The Most Fundamental Deceit – Horror and How Rationality Betrays Us – Extra Credits
The Most Fundamental Deceit – Horror and How Rationality Betrays Us – Extra Credits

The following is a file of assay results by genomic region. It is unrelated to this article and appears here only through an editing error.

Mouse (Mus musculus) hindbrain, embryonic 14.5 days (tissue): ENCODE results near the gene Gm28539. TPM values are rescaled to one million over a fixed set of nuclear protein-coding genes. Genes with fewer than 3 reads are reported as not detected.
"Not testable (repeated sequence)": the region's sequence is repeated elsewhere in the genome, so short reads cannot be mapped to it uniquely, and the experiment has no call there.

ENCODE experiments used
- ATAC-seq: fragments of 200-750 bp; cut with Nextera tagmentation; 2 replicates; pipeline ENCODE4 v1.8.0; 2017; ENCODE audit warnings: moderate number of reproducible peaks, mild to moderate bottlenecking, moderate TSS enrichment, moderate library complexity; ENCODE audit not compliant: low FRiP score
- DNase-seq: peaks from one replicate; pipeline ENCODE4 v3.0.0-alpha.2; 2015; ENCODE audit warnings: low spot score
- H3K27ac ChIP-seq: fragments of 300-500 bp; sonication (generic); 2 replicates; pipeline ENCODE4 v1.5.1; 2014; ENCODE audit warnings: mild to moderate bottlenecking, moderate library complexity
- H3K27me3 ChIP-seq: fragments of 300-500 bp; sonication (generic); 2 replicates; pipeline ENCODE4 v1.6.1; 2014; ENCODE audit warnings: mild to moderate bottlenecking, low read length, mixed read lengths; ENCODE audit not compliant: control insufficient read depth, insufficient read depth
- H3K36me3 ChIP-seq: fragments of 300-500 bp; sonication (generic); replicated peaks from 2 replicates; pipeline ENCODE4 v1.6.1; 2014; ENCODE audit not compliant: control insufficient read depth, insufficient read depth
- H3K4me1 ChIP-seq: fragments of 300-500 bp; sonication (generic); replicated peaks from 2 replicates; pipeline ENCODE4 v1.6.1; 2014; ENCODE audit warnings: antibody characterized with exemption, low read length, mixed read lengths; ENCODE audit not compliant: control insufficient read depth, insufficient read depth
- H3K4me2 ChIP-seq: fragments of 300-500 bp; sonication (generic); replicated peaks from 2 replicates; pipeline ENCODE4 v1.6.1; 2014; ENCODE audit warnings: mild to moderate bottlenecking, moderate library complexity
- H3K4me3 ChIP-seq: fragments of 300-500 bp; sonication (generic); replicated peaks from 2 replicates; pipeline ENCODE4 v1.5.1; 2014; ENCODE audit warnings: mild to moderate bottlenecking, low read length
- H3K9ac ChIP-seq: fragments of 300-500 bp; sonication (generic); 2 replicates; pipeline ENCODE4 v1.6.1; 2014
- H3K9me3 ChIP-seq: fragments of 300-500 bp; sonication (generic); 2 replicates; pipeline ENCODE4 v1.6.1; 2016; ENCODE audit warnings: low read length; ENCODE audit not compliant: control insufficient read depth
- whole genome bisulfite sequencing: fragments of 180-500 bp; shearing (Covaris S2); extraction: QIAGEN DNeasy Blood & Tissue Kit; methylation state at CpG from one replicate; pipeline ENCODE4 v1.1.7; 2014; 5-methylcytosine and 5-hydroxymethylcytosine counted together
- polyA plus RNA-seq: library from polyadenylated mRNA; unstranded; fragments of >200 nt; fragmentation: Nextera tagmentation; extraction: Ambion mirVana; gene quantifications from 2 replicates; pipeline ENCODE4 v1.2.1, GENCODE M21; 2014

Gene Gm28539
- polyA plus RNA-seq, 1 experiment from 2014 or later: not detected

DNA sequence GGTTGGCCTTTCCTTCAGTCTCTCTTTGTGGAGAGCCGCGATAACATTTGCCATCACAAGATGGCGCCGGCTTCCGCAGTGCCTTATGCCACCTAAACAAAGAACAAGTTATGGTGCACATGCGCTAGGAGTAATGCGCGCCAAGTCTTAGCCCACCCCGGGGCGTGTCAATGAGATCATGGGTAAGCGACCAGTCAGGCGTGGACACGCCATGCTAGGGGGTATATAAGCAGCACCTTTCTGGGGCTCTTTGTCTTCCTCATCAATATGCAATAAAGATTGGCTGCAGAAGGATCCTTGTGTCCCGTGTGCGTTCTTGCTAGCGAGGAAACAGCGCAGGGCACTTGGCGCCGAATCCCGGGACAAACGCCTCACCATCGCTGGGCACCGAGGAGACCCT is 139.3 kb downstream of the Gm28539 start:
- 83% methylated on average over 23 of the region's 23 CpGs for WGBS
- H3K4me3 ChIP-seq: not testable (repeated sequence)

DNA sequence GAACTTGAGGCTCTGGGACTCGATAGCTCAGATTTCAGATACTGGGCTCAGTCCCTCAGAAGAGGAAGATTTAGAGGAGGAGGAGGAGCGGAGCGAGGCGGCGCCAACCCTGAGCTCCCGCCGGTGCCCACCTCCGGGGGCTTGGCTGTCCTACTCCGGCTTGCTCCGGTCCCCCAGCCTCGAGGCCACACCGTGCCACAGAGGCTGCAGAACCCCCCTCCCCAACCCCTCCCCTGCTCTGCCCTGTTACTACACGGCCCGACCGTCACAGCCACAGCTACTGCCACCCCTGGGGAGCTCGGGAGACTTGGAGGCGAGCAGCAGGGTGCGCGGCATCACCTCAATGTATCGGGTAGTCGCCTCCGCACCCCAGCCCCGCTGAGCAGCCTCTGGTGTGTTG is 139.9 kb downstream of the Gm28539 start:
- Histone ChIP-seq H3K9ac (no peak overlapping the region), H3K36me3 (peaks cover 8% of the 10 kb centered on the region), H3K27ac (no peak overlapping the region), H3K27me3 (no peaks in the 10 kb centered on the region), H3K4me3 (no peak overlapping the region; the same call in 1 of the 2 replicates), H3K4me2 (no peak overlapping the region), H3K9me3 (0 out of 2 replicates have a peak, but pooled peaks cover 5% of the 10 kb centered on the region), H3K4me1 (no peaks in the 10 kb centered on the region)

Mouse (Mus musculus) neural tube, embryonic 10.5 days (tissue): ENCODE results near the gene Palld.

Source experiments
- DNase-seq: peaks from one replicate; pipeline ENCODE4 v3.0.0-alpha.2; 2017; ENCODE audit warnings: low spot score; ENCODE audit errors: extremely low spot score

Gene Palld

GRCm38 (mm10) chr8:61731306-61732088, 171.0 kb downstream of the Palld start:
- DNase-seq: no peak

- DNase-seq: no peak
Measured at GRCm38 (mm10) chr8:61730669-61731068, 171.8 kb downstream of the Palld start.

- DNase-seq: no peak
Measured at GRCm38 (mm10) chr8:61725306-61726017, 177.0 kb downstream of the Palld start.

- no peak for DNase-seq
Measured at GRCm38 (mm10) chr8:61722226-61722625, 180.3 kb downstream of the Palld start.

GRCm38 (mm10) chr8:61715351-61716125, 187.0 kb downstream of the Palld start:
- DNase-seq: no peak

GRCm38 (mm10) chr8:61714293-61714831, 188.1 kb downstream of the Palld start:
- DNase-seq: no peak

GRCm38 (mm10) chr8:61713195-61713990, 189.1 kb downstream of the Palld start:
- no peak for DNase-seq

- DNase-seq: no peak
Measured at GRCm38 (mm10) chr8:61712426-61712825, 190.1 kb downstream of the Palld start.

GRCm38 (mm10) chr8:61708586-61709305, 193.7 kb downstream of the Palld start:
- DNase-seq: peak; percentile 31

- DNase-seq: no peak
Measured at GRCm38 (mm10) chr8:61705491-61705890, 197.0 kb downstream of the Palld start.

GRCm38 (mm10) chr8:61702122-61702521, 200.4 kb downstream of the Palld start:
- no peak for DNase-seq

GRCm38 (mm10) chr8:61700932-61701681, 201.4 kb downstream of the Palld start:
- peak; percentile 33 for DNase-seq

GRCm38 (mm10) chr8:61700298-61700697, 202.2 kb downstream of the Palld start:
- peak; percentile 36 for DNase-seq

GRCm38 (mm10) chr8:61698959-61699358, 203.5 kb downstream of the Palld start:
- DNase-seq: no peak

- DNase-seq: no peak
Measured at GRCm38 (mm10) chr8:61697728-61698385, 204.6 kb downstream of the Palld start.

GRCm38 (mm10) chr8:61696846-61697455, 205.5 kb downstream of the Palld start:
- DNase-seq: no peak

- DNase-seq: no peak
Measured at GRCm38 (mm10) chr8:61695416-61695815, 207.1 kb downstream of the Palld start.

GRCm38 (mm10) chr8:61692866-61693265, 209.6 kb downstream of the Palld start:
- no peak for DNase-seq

Hey, is it too late to do a Halloween episode? ‘Cause, like, we all got costumes already, and- oh, we can! Cool. Okay. [“Penguin Cap” by CarboHydroM] We desire a rational world. A world where things make sense, where even the most horrible events jive with our understanding of reality. If we have that, we can maintain some sense of control, some rational framework for what’s going on around us, some hope. But in the world of horror, that very desire is turned against us. Horror turns against us our most powerful tool, the tool with which we have tamed the world, with which we’ve made a dark and scary place very comfortable to live in in the last 200 years, our reason. Horror presents us with the extraordinary, with things beyond reason, things that a thousand years ago we might have called demons or spirits. But today, our great strength, our reason, our belief in a rational world, causes a very different reaction, one which the best horror writers and designers play on to the fullest. Because today, instead, the extraordinary fills us with self-doubt. How many times have you seen or played a character who witnesses the horrific, who witnesses a monster, or an apparition, or a shade, and shakes their head, doesn’t believe what they’ve just seen? They’ll say, “Oh, it must have been the Sun, or maybe a distorted reflection off of the water, or just some kids dressing up pulling a prank.” Dismissing the horror when they could be preparing for it. Go back and watch your favorite horror movies, or play your favorite horror games, and think how differently the whole story would have gone if, instead of throwing out their first encounter with horror as a mere illusion, the protagonist took it at face value and began to figure out how to thwart it. So many of these stories would have turned out much better for the protagonists, but that’s not the root of why this is so important for horror. Yes, playing on our dismissal, on our sense of a rational world is essential to holding many of these plots together, and it’s an excellent plot device, but horror is about feel as much as it is about plot, and the best horror creators use this conflict with our understanding of the world, this conflict with the rational, to build the feeling of horror as much as they do to shore up their stories, for the most fundamental belief we have is the belief in our perceptions. A hundred million years of evolution cause us to trust them. We may know they’re flawed, we may know that they have weaknesses and offer us the occasional error, but they’re the system by which we judge reality. They are the system by which we differentiate the sane from the insane. When confronted with things so wholly beyond our comprehension, so grotesque or impossible, so antithetical to how we believe the world is supposed to work that we can’t rationalize them, we start to question our own senses. “Was I dreaming?” “It must have been a hallucination.” “Just a trick of the mind created by fatigue.” These are the sorts of things that you’ll hear our horror protagonists say to rationalize what they’re experiencing. Then comes the breakdown, where what they’re facing is too insane and they can’t trust their senses, where they’re faced with the panic of not knowing what’s real and what’s some mad delusion, and they can’t escape this feeling because, like us, like the very audience they’re playing to, they’ve been trained to believe in a rational world, and so, to these characters, “I am insane” is an easier answer than, “The world is insane”, or to put it another way, they are more ready to believe that they themselves are going mad than to believe that the world is radically different than what we understand it to be, and the panic this causes is real, because they’re perfectly rational, but think they’re going insane. They’re trapped in this rational box, having all of the faculties, all of the ability of analysis and reason that they’ve always had, but they’re watching themselves, as they think it, going insane and they can’t do anything about it. Unlike the madman who, in most stories, believes his fantasies are realities and, thus, doesn’t see his own insanity, the characters in horror are acutely aware. They know they’re going mad. They are forced to feel that descent, to feel the rest of the world judging them, making assumptions about them, because they aren’t actually going mad, but even they don’t believe it. That is the greatest horror trick with our belief in a rational world, to use it to have us doubt ourselves, to isolate our character from the rest of the world, to disempower them by making them doubt their sanity, and to disassociate them from their friends, because the moment where the character finally faces the possibility that what they’re seeing and experiencing is real, the moment where they have to ask themselves, “Do I hope I’m going mad?” because the alternative is worse. That is the quintessence of horror. So next time you’re playing a horror game, or watching a horror movie, check. See if you see the characters ever doubting their perceptions, see if, rather than immediately springing to action against whatever horrible things entered their world, they instead withdraw into disbelief, unable to square what they’ve seen with the reality they know, see if this slowly build into the fear of the descent into madness, or, instead, forces us to face the true dread of confronting a world that isn’t as known as we would like to think of it, see if this makes others doubt the character, pulls them away from the people that could help them be it friends or authorities like the police, and see if, in the end, this rational world that is our greatest strength, that we truly believe, and that we think we know comes to be one of the character’s greatest weaknesses. I hope you all enjoyed your All Hallows, and, don’t worry, that probably wasn’t really a monster you saw. See you next week! Probably… [“Spooktune (Chiptune Remix)” by LemonDrop]